Freakonomics wonders about American sports

Justin Wolfers writes:

the real puzzle from the 2008 Olympics is why the United States is so terrible at transforming raw talent — the millions of Americans born every year — into world champion material. Moreover, the puzzle deepens once one accounts for the fact that, living in one of the world’s richest nations, U.S. athletes have unparalleled access to the latest training technology.

Um, what puzzle? If you’re an American boy who can run, you join the track and field team only after failing football tryouts; if nothing else, track and field has a much lower chance of winning you a college scholarship.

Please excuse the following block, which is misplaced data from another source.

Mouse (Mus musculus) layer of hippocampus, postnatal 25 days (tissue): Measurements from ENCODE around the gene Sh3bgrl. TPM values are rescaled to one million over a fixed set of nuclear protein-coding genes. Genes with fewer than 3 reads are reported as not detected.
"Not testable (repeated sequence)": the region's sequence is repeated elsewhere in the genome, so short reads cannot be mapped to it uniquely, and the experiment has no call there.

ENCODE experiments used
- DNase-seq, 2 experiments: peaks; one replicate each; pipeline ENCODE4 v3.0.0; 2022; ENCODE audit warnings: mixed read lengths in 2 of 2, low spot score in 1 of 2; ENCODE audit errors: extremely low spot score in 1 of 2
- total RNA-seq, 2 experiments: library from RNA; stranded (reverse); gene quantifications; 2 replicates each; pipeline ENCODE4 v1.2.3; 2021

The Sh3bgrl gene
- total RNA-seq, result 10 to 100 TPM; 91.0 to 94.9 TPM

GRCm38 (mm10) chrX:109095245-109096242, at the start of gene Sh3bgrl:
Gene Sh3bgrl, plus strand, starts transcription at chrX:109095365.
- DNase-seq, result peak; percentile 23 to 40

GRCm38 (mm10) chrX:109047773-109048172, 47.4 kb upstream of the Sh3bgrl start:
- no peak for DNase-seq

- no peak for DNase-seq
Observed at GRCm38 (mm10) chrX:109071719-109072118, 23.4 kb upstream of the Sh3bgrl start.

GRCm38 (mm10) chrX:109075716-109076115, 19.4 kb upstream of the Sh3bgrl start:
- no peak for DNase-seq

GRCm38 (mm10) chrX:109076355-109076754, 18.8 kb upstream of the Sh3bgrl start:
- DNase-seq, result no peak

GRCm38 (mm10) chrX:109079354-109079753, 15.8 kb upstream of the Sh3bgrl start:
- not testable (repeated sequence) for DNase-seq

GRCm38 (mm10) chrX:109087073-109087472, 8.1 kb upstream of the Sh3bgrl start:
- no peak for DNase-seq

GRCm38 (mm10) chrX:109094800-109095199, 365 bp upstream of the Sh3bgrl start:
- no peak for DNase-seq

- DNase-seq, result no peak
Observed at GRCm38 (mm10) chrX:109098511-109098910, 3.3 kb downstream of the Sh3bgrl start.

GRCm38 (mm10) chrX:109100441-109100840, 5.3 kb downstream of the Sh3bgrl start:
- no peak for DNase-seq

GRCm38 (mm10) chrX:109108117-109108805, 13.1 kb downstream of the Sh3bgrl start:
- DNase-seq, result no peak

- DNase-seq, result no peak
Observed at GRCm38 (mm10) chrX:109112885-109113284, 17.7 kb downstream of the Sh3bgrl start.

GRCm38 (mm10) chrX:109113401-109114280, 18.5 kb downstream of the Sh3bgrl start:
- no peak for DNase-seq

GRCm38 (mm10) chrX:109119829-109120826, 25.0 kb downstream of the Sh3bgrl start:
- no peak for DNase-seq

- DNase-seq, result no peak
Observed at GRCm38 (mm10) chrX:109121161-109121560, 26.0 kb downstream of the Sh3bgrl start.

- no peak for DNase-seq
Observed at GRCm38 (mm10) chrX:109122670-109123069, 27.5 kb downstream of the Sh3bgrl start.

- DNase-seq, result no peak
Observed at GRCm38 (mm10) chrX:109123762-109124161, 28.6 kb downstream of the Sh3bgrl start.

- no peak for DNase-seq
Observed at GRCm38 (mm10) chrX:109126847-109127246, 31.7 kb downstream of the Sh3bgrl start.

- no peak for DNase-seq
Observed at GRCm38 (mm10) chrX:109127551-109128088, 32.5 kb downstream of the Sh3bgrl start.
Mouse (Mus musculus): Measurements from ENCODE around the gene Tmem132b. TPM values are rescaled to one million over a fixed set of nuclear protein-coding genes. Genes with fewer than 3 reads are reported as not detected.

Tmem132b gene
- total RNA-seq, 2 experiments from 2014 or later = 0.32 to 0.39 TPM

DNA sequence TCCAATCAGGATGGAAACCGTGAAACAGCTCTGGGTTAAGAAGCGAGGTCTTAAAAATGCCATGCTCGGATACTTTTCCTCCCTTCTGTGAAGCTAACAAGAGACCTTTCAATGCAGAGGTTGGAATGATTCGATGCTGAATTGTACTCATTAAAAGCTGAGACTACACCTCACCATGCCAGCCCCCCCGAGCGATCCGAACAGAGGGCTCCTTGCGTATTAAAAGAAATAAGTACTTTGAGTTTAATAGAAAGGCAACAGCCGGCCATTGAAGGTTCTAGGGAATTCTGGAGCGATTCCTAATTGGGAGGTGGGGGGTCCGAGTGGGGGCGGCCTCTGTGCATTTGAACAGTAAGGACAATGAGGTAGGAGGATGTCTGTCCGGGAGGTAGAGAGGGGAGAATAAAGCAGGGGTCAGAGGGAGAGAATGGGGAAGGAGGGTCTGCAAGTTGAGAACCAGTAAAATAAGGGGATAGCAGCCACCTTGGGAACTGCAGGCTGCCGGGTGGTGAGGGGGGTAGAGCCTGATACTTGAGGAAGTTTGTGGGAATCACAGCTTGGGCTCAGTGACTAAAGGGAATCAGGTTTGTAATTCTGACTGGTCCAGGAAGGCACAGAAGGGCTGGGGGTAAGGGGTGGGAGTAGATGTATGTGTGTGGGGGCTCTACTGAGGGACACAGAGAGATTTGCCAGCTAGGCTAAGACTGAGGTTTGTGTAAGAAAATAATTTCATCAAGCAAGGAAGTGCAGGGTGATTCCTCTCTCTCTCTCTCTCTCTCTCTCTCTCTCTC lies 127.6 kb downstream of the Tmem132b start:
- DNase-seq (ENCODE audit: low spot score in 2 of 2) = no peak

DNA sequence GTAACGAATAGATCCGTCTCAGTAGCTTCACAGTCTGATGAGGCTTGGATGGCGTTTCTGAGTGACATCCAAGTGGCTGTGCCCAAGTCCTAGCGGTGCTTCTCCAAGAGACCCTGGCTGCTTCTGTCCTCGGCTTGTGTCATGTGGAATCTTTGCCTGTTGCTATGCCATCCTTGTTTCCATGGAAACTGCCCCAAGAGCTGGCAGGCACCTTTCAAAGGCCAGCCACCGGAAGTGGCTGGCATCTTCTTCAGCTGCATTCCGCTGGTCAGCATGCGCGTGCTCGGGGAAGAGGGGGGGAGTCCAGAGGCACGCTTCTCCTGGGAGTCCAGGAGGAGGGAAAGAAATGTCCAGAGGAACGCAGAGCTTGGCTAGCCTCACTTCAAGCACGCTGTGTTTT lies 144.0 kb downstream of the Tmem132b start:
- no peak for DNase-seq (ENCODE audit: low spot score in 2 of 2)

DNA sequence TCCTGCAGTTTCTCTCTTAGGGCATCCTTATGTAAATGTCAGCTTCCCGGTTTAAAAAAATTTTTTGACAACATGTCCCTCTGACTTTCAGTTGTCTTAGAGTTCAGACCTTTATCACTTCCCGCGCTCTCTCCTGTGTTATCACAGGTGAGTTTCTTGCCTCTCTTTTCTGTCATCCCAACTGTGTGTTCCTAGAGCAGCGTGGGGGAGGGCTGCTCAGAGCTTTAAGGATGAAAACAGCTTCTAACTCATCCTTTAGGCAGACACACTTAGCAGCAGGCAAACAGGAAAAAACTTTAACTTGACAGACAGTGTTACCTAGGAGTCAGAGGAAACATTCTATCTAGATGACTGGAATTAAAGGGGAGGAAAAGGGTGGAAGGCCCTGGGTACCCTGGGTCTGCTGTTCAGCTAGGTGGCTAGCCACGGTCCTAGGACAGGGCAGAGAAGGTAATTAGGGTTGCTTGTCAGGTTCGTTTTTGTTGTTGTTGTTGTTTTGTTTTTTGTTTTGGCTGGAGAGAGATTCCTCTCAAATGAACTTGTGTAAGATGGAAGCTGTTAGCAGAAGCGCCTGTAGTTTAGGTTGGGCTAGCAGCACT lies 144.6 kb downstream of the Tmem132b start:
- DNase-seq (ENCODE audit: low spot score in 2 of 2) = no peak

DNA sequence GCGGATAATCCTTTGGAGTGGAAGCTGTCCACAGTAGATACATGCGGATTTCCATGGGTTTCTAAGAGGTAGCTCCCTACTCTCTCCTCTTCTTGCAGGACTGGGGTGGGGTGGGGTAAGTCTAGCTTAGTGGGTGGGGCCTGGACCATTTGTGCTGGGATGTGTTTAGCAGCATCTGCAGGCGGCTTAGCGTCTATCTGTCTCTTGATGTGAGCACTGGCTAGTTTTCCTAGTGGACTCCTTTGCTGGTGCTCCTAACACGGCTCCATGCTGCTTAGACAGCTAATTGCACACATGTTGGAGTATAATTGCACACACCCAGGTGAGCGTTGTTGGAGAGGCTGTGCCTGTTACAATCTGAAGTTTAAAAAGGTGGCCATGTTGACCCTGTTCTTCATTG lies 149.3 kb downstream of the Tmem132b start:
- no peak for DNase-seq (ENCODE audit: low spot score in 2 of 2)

Additionally, the U.S. has a thriving (and very commercially successful) alternative sports scene. So living in the world’s richest nation, U.S. athletes (aided by skilled business managers, of course) can create their own sports, complete with related film and video game industries (just look at Tony Hawk).

In short, the incentives in the U.S. are aligned in such a way that Olympic sports simply don’t attract a lot of interest from potential competitors; better opportunities are available elsewhere.

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